2000.01.15 10:15
pretty [scarry] hybrid?
The following is an anecdote relative to the (new) notion of beauty (and aesthetics), etc.:
While still an architecture student, I spent the summer of 1978 working for the Historic American Building Survey (HABS) stationed in Perry, Missouri, a very small town (pop. 931) 30 miles west of Hannibal (of Mark Twain fame). It was then that the city of St. Louis (120 miles south) became the 'big city' destination on several weekends. What struck me the most in St. Louis was Eero Saarinen's Gateway Arch--not only is it an incredible site from a distance, but even more amazing when perceived while walking around its base, (and I won't elaborate here about the "otherness" of its elevator ride up to the top observation room inside, which I believe I heard is something you can't do anymore).
On what was my third visit to St. Louis, I was with several of the other student architects I lived and worked with--it was their first trip. We were all around the same age and education level, i.e., early twenties and full of youthful over-confidence. I distinctly remember being asked by Mike, "So, what do you think of the arch?" (Mike and I were room mates, and we often 'discussed' architecture). I said, "I think the arch is very pretty." Well, Mike quickly told me that one just DOES NOT use the word 'pretty' when referring to architecture!--(apparently) pretty has such lowly connotations. I briefly argued that I thought 'pretty' was the best word to describe how I saw the arch, largely because I see its 'prettiness' as pretty much undeniable. I was confident I used the right word to describe how I felt about the arch.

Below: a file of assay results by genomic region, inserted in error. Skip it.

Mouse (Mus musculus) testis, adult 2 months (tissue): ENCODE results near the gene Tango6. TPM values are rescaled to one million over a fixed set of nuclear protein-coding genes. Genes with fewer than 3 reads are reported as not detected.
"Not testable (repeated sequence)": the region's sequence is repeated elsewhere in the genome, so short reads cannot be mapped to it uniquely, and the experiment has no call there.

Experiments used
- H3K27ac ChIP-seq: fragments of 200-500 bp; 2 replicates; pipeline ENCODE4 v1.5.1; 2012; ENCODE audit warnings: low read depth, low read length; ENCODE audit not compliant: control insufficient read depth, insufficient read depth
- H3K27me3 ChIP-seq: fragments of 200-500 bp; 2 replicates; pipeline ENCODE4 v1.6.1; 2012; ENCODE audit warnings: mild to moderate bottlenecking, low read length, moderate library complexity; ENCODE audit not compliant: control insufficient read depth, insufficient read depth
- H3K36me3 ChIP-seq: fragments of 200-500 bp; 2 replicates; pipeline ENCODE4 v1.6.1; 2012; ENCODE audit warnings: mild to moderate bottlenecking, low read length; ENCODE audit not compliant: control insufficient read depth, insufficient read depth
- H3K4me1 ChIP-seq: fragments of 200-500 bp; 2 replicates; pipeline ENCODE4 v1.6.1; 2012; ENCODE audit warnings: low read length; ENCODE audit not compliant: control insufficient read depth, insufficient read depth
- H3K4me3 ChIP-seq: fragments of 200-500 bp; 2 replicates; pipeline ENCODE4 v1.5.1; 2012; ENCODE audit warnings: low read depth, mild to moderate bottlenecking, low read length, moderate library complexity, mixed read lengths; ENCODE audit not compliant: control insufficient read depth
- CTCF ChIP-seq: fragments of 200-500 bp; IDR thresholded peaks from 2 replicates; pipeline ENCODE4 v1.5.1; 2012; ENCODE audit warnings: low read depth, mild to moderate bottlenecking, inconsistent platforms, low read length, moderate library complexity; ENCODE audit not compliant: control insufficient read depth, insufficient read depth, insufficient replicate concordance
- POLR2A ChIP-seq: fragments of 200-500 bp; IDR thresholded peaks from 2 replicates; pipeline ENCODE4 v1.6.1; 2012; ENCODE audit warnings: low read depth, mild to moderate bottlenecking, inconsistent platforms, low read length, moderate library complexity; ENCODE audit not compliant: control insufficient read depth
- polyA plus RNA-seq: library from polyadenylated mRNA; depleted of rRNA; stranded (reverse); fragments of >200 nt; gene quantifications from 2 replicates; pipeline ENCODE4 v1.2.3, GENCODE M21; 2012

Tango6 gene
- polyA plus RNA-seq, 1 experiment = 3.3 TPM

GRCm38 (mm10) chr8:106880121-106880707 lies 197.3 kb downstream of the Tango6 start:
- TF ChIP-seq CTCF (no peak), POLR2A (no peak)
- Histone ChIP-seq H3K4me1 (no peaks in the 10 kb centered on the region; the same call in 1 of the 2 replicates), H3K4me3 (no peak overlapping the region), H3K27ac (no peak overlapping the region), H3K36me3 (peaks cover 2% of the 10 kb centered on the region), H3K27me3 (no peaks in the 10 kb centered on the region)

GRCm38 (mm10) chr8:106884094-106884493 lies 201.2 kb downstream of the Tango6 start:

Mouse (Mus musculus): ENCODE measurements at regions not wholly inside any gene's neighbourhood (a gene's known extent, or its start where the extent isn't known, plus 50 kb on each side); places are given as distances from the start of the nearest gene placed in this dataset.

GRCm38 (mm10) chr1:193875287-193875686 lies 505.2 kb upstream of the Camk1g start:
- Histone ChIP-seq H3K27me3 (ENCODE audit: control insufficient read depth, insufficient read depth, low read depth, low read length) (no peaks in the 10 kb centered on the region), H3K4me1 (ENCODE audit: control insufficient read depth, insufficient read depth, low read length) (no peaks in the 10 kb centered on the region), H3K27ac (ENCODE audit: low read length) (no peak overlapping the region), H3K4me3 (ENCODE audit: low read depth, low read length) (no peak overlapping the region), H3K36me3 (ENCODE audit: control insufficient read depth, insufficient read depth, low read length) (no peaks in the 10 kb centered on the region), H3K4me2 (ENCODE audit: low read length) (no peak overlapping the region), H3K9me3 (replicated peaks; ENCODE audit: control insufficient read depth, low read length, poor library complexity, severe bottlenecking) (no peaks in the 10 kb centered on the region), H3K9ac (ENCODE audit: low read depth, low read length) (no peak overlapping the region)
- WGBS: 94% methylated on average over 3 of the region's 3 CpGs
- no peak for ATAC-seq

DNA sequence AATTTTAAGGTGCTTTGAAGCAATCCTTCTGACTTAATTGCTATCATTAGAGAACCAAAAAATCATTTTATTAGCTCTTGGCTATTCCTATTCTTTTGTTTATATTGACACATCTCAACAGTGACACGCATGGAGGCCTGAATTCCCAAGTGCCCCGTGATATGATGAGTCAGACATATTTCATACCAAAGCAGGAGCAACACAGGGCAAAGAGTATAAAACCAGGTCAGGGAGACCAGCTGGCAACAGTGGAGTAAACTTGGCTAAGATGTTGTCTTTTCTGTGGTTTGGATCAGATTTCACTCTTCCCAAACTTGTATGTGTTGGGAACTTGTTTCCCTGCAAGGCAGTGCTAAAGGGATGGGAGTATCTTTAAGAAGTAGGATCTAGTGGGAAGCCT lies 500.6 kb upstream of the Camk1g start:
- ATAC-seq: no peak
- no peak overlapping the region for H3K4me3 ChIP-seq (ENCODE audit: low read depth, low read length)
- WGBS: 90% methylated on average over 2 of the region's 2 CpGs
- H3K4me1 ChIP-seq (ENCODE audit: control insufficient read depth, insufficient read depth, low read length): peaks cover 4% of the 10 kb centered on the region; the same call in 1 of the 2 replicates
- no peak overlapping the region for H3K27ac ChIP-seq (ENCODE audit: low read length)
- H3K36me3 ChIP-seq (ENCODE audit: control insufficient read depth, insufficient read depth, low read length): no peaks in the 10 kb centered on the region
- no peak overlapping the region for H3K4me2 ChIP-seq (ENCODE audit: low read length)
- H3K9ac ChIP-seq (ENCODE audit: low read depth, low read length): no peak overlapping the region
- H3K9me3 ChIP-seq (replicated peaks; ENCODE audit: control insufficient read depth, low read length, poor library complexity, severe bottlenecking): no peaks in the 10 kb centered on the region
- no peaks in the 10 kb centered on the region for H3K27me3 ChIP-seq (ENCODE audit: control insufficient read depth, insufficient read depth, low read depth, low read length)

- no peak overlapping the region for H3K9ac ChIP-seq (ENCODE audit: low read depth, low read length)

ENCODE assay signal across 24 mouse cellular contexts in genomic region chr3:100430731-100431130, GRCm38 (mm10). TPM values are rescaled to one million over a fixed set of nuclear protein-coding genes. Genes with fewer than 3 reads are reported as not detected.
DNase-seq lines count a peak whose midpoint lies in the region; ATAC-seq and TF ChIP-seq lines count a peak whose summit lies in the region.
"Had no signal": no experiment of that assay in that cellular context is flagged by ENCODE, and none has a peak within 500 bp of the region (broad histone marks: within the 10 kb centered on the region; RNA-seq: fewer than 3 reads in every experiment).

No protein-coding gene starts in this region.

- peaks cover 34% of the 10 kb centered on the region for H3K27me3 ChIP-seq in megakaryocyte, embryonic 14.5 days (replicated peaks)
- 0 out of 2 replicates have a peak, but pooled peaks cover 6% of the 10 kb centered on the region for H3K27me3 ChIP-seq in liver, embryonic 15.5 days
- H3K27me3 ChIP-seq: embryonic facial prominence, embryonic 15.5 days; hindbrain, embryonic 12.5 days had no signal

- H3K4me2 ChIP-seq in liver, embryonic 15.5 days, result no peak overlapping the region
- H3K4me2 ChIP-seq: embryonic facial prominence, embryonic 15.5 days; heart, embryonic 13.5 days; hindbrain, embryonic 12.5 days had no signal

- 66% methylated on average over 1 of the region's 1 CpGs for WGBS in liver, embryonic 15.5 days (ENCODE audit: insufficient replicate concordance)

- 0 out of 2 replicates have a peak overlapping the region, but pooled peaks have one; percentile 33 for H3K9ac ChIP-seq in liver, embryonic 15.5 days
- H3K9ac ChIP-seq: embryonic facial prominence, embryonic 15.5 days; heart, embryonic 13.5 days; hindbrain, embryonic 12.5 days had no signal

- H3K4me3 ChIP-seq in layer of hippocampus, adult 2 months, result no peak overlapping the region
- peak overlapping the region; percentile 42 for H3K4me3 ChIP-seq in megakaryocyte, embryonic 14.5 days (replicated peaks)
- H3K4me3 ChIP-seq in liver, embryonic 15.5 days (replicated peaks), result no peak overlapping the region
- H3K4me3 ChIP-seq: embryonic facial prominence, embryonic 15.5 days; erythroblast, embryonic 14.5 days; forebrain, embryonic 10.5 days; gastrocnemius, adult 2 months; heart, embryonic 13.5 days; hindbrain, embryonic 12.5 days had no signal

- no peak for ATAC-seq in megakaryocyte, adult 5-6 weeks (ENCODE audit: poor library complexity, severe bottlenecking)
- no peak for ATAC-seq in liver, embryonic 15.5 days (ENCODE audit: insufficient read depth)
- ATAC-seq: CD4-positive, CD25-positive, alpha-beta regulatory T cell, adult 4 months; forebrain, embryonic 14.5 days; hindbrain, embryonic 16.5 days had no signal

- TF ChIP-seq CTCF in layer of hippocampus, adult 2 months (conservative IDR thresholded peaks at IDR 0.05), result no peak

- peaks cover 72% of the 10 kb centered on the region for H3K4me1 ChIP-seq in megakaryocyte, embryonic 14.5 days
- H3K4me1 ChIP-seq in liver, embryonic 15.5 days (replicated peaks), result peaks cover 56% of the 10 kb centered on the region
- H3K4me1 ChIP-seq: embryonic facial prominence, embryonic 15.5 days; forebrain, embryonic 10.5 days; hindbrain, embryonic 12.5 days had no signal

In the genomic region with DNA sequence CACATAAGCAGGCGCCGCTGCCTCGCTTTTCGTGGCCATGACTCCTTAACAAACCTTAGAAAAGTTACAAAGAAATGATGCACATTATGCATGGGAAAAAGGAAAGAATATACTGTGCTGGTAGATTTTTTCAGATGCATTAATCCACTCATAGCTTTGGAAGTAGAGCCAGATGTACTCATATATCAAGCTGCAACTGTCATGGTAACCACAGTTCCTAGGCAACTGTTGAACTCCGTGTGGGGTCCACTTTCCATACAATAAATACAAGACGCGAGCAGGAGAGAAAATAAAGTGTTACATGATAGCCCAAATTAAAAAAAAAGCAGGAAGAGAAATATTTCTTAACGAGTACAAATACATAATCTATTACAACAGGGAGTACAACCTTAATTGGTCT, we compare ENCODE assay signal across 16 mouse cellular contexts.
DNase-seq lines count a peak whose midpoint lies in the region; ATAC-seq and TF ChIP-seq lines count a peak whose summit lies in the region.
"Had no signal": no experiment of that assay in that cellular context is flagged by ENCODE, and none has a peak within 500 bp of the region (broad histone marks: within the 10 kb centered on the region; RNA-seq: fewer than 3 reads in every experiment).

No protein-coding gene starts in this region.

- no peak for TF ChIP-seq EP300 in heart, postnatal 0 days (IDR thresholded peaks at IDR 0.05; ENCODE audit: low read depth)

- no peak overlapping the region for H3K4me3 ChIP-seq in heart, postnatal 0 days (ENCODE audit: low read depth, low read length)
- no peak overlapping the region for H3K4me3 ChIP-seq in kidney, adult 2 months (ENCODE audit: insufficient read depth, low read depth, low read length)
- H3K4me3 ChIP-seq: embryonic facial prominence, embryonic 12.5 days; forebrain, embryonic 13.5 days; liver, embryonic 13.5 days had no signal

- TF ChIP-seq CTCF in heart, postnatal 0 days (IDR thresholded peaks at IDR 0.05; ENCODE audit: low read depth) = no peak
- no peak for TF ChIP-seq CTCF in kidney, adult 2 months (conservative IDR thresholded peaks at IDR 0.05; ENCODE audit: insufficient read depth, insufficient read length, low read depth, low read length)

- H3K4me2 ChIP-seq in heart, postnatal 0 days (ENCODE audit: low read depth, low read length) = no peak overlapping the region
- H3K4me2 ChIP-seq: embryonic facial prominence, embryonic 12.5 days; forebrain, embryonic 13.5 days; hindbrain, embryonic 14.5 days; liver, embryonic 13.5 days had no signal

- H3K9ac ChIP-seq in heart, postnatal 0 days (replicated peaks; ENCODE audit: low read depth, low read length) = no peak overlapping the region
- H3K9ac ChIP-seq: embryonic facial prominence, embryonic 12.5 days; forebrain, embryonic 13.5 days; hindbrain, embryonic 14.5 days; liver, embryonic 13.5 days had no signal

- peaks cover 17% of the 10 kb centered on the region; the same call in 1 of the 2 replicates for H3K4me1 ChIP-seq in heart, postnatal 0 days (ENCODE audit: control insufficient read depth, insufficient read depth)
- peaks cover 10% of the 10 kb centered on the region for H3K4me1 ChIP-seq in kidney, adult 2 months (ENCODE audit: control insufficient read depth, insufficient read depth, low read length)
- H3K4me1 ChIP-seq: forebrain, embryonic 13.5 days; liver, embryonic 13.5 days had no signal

Today, just two weeks into the 21st century, I looked up pretty in Webster's Third International Dictionary:
pretty 1 a : marked by or calling for skillful dexterity or artful care and ingenuity, esp. in coping with some difficult or complicated matter.
I am thus (finally) completely convinced I saw the arch for what it is, and then also described how I saw the arch in a most fitting manner.
Now being somewhat older (and hopefully somewhat wiser), if I were today asked what I thought of the arch, I'd say, "The St. Louis Arch is very likely the prettiest architecture-sculpture hybrid I will have ever perceived."

the arch, the trope, and the reenactment
Is Saarinen's Gateway Arch in St. Louis a trope or is it a reenactment? That is, is the Gateway Arch (actually the arch in St. Louis has a rather profound formal name which I cannot remember) a "turn" of manifest destiny into symbolic form, or is it a long standing architectural tradition enacted yet once again?